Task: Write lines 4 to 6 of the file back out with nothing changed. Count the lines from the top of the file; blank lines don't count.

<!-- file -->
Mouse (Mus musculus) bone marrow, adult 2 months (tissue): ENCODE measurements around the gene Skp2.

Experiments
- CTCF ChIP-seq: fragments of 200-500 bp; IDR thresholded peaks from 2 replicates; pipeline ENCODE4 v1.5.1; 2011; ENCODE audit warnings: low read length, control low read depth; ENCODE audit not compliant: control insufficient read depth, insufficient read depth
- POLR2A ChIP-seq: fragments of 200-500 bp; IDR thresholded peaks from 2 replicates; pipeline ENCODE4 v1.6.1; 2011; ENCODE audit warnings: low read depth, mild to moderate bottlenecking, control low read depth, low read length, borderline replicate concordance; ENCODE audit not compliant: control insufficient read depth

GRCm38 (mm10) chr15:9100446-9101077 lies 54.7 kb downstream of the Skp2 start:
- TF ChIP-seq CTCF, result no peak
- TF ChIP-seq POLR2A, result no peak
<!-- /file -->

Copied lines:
- POLR2A ChIP-seq: fragments of 200-500 bp; IDR thresholded peaks from 2 replicates; pipeline ENCODE4 v1.6.1; 2011; ENCODE audit warnings: low read depth, mild to moderate bottlenecking, control low read depth, low read length, borderline replicate concordance; ENCODE audit not compliant: control insufficient read depth

GRCm38 (mm10) chr15:9100446-9101077 lies 54.7 kb downstream of the Skp2 start:
- TF ChIP-seq CTCF, result no peak